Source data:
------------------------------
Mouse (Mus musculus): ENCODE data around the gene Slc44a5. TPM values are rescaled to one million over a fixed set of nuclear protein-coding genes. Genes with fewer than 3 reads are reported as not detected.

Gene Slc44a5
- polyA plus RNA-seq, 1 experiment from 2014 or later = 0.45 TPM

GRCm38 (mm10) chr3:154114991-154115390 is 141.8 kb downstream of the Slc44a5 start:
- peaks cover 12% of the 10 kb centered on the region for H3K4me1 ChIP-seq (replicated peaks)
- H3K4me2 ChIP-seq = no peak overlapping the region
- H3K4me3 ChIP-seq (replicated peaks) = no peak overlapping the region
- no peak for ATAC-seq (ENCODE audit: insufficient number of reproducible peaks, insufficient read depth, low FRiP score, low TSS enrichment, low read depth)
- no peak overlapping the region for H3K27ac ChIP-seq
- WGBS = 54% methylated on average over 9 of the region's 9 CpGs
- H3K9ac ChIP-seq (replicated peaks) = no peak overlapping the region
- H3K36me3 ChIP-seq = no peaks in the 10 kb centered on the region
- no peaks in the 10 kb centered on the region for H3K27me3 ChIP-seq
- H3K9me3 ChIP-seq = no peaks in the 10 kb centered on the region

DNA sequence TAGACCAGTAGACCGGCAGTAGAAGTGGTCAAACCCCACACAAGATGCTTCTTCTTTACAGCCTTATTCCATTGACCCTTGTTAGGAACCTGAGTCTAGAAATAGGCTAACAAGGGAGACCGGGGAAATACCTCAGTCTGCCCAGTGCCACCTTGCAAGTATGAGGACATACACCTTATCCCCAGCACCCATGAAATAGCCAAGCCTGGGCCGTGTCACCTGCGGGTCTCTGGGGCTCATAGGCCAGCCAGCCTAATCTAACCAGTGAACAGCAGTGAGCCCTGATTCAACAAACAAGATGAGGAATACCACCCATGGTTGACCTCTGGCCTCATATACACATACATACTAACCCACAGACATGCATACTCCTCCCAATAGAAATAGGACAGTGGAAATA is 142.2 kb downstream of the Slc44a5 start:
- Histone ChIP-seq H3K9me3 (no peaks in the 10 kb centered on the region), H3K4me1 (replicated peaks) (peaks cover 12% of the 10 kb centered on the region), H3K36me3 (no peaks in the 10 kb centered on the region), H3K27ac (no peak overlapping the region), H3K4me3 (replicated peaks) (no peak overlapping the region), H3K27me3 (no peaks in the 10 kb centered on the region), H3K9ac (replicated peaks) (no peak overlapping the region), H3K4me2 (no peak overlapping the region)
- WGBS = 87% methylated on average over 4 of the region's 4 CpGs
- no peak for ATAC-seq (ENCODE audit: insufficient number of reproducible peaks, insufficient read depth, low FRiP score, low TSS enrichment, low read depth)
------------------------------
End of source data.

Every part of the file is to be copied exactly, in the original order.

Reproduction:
Mouse (Mus musculus): ENCODE data around the gene Slc44a5. TPM values are rescaled to one million over a fixed set of nuclear protein-coding genes. Genes with fewer than 3 reads are reported as not detected.

Gene Slc44a5
- polyA plus RNA-seq, 1 experiment from 2014 or later = 0.45 TPM

GRCm38 (mm10) chr3:154114991-154115390 is 141.8 kb downstream of the Slc44a5 start:
- peaks cover 12% of the 10 kb centered on the region for H3K4me1 ChIP-seq (replicated peaks)
- H3K4me2 ChIP-seq = no peak overlapping the region
- H3K4me3 ChIP-seq (replicated peaks) = no peak overlapping the region
- no peak for ATAC-seq (ENCODE audit: insufficient number of reproducible peaks, insufficient read depth, low FRiP score, low TSS enrichment, low read depth)
- no peak overlapping the region for H3K27ac ChIP-seq
- WGBS = 54% methylated on average over 9 of the region's 9 CpGs
- H3K9ac ChIP-seq (replicated peaks) = no peak overlapping the region
- H3K36me3 ChIP-seq = no peaks in the 10 kb centered on the region
- no peaks in the 10 kb centered on the region for H3K27me3 ChIP-seq
- H3K9me3 ChIP-seq = no peaks in the 10 kb centered on the region

DNA sequence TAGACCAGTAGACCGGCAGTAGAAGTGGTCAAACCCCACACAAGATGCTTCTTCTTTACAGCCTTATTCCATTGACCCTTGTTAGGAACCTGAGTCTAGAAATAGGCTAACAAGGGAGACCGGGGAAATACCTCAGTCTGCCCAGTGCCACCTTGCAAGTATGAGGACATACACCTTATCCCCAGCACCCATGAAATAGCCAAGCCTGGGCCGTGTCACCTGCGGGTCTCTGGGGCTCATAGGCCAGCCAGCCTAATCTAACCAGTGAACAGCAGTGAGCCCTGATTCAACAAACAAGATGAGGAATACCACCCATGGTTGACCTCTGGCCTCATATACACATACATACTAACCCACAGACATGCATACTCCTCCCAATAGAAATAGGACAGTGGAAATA is 142.2 kb downstream of the Slc44a5 start:
- Histone ChIP-seq H3K9me3 (no peaks in the 10 kb centered on the region), H3K4me1 (replicated peaks) (peaks cover 12% of the 10 kb centered on the region), H3K36me3 (no peaks in the 10 kb centered on the region), H3K27ac (no peak overlapping the region), H3K4me3 (replicated peaks) (no peak overlapping the region), H3K27me3 (no peaks in the 10 kb centered on the region), H3K9ac (replicated peaks) (no peak overlapping the region), H3K4me2 (no peak overlapping the region)
- WGBS = 87% methylated on average over 4 of the region's 4 CpGs
- no peak for ATAC-seq (ENCODE audit: insufficient number of reproducible peaks, insufficient read depth, low FRiP score, low TSS enrichment, low read depth)